Grilling Fish On A Cedar Plank

art of plankingFish is incredibly delicate, so it can be difficult to cook, and for this reason, many of us avoid this healthy fare, and opt for something more simple. Most folks don’t realize it, but cooking a salmon steak can be just as easy as cooking a hot dog if you do it the right way. One of the best methods for guaranteed flavor, and fillets that aren’t dried out or overcooked, is to use your grill. When done properly, the finished product is tough to match thanks to the tender texture, and smoky flavor you can achieve. However; when you go about it the wrong way, the results can be disastrous. To avoid pieces that get stuck, or cooking to a crispy, flavorless jerky, follow the instructions below, and look like a pro. It doesn’t matter if you are preparing salmon, sole, tuna or mahi mahi because any type of fish can be cooked with a similar technique.

What Is It

A cedar grilling plank is nothing more than regular wood, cut down to size. Natives in the North West have used them as a tool for preparing salmon and other fish for ages, and because of the wonderful results, it is also popular today. Sourced straight from the forest, this ordinary board will help you use the same ancient technique to prepare your seafood. Depending upon where you get it, the thickness and size will vary to accommodate more or less food, but the cooking method will be pretty much the same.

When using this technique it’s more like smoking than it is like grilling because the fish will be indirectly heated with the lid on as moisture steams out of the wood. The fillet will never touch the metal grate, and there will be no lines on your finished product, but the result will be amazingly delicious, restaurant quality food. Placing the board on dry would be a bad idea, and it does need to be fully saturated prior to cooking. Once on the grill, the soaked wood will steam in flavor and smoke your fish to perfection. The added flavor resulting from the natural wood further enhances the grilled taste usually achieved when barbecuing, and the indirect heat allows the fish to cook at the perfect speed for maximum flavor, without compromising tenderness.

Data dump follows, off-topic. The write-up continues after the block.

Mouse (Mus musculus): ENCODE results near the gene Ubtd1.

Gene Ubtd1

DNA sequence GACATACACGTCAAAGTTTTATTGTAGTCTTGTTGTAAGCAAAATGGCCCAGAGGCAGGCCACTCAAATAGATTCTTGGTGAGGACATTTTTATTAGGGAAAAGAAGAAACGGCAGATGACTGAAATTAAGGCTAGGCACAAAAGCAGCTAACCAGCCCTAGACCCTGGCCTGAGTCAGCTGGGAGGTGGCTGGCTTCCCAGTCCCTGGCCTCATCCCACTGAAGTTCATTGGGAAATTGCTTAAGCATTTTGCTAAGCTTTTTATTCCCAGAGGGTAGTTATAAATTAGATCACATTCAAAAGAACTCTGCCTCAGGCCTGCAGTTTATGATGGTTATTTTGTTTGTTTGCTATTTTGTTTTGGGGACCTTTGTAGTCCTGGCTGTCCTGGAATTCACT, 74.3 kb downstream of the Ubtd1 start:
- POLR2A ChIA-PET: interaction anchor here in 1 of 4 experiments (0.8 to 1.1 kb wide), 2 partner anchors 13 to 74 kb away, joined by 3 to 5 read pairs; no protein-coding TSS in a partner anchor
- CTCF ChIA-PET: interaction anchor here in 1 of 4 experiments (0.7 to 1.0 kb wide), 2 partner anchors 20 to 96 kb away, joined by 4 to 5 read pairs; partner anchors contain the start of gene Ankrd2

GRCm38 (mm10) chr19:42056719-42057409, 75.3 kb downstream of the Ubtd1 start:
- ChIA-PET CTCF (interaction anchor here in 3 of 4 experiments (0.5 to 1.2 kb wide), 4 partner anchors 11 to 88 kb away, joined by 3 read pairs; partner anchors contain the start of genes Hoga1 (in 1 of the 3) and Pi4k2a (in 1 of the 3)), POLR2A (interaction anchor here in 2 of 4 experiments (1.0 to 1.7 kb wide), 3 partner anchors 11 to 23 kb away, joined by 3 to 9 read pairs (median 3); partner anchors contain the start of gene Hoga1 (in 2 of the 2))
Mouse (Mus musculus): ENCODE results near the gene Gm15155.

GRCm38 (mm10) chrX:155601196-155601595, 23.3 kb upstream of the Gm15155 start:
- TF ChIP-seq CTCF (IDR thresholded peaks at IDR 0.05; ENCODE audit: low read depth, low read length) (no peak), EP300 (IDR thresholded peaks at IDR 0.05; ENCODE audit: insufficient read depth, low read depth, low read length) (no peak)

To Soak Or Not To Soak

If you have several hours or a day to plan, you can certainly soak your own boards with little trouble, but for anyone that is bad at planning, or pressed for time, a pre-soaked plank might be the way to go. These come with the water already added, so all you need to do, is rip open the package and head to the grill. A dry board will need to be submerged in water for two or more hours, but using one already prepared can save you this time, and eliminate the main hassle from this cooking technique.

Preparing Your Plank

If not using one that’s pre-soaked, you will have to do it yourself. This can be advantageous for anyone that wants to experiment with other flavors, but it will take 2-6 hours at a minimum, and most would agree that best results are achieved when the wood soaks overnight. When prepping your own, you can stray from straight water, and mix it up with flavored liquids like beer, wine, fruit juice, herbal tea and more.

  1. To get your plank ready, first cut down to size if desired.
  2. Fill your kitchen sink, baking pan or bucket with water or other ingredients for flavor.
  3. Place one or more boards into the water.
  4. Use a soup can or something heavy to weigh them down, and keep them under water.
  5. Allow to sit for several hours.
  6. Once fully saturated, and you are ready to cook, pull the plank(s) from the water.